What lessons did I learn beyond the 24 news cycle portrayal of catastrophe, rescue, human tragedy, uplifting community, political photo-ops, disaster relief, and oblivion?
Lesson 1 – The national media is factually unreliable on the ground. I was in Dallas on business when the flood hit and flew back in the middle of the storm. From the national news I had determined that there was no way to get to my house. What I discovered that night using Facebook, Twitter, and the Denver Post website was most roads were intact and passable to my house.
No, Dillon Road at Hwy 287 did not collapse. The access road to the quarry did collapse, but that endless loop of a pickup in the stream was just drama not information.
Boulder is both a city and a county. A huge county which is roughly 1/3 in the mountains above 7,000 feet, 1/3 urban, 1/3 rural. Parts of north Boulder city are flooded with lots of water damage in basements. But the helicopters lifting people off roofs were in the County of Boulder, mostly north near Lyons or in the ravines of the 1/3 of the county in the mountains.
That national news never took the time to learn the geography and their reporting was inaccurate and misleading. One cable news anchor kept saying that the roaring Big Thompson was flooding directly into the City of Boulder. Even a casual google search shows it drains well north of the city.
Lesson 2 – Natural disasters are random – the opposite of Jason Bourne. Their targets are a matter of chance. We lived through Hurricane Isabel when we lived in Maryland. We had no damage. Our neighbor had a hundred foot tall tree fall through the center of her house cutting it in two and stopping a few inches above her child’s sleeping face.
The two pictures above show where the side of a foothill released into the Lee Hill Road drainage, mixed with the rushing water into a plasma, that wrecked the below neighborhood.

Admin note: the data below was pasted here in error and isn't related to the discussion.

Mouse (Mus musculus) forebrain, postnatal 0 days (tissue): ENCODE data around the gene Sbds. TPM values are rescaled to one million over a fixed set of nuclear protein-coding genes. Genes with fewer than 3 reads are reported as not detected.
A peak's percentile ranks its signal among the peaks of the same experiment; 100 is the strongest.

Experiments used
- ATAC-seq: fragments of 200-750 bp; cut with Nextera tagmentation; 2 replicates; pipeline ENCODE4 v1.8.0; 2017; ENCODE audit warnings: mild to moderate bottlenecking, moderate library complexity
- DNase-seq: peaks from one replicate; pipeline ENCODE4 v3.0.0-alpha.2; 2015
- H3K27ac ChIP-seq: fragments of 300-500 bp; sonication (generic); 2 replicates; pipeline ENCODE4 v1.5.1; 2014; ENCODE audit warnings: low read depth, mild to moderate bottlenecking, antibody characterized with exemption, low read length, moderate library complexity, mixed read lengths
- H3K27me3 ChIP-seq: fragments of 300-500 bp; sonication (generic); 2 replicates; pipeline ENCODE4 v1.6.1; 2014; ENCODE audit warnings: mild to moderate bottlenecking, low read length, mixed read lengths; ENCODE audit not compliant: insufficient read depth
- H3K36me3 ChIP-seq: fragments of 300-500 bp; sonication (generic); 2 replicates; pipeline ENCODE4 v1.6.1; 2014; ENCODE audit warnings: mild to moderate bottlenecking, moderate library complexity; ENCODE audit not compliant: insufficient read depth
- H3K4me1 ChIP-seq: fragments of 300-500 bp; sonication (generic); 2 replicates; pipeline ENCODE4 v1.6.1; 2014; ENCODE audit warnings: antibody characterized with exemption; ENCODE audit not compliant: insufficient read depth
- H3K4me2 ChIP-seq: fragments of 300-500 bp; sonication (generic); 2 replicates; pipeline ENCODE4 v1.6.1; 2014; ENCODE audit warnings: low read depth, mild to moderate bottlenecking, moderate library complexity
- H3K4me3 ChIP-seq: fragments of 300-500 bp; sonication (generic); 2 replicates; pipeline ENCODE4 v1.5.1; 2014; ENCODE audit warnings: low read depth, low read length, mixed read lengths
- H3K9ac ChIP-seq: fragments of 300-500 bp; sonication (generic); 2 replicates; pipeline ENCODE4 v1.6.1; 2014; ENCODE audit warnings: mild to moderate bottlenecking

The mud plasma had come down a ditch and the road into one neighborhood, but on the uphill side of the road and ditch there was no damage. Ten feet uphill made the difference.
You can see the mudline in the road and the undamaged neighborhood above it.
Why did that hill in the open space release and not the hill in the open space above our neighborhood? Part of charity is recognizing the universal risk of random.
Lesson 3 – It matters where you live. If you chose a drainage for the babbling stream, losing your house is a long term game of chance. If you live off a downhill road in the curve of a bend, that water is going to miss the bend, and flow into your basement. I saw countless flooded homes in older neighborhoods of the city high above streams, but sitting on the bend of a road that channeled a years worth of rain inside. If you live in the mountains, you better have canned foods because your house may survive but access is gone.
Lesson 4 – Give to local charities not national charities, hotlines, and television fundraisers. I have no idea where that money goes and I have never met a disaster victim who received any funds they traced to any national anything. I know that if you give money to the Community Food Share in Boulder for flood relief it will get to victims. If you give to national charities it may go to a good cause, but it passes into a lot of diverting hands before it gets to the people who need help right now.
Lesson 5 – Thank a first responder and the military. Remember them and their charities not just now, but in the future when the crisis is in your neighbor’s county. In the Washington budget battles remember during the disaster nobody cares about ideology. These assets save lives.
When the weather lifted on Saturday and Sunday before the final deluge, the National Guard was in the air. They were flying in low cloud cover over our house all day both days – a constant stream of Blackhawks, huge Chinooks, and other helicopters heading north empty and coming south with people.
Selfless sacrifice for others is not about money, but money buys the tools.
Thank you to everyone who asked about our family. Remember all the other families in the coming weeks and months, particularly this winter.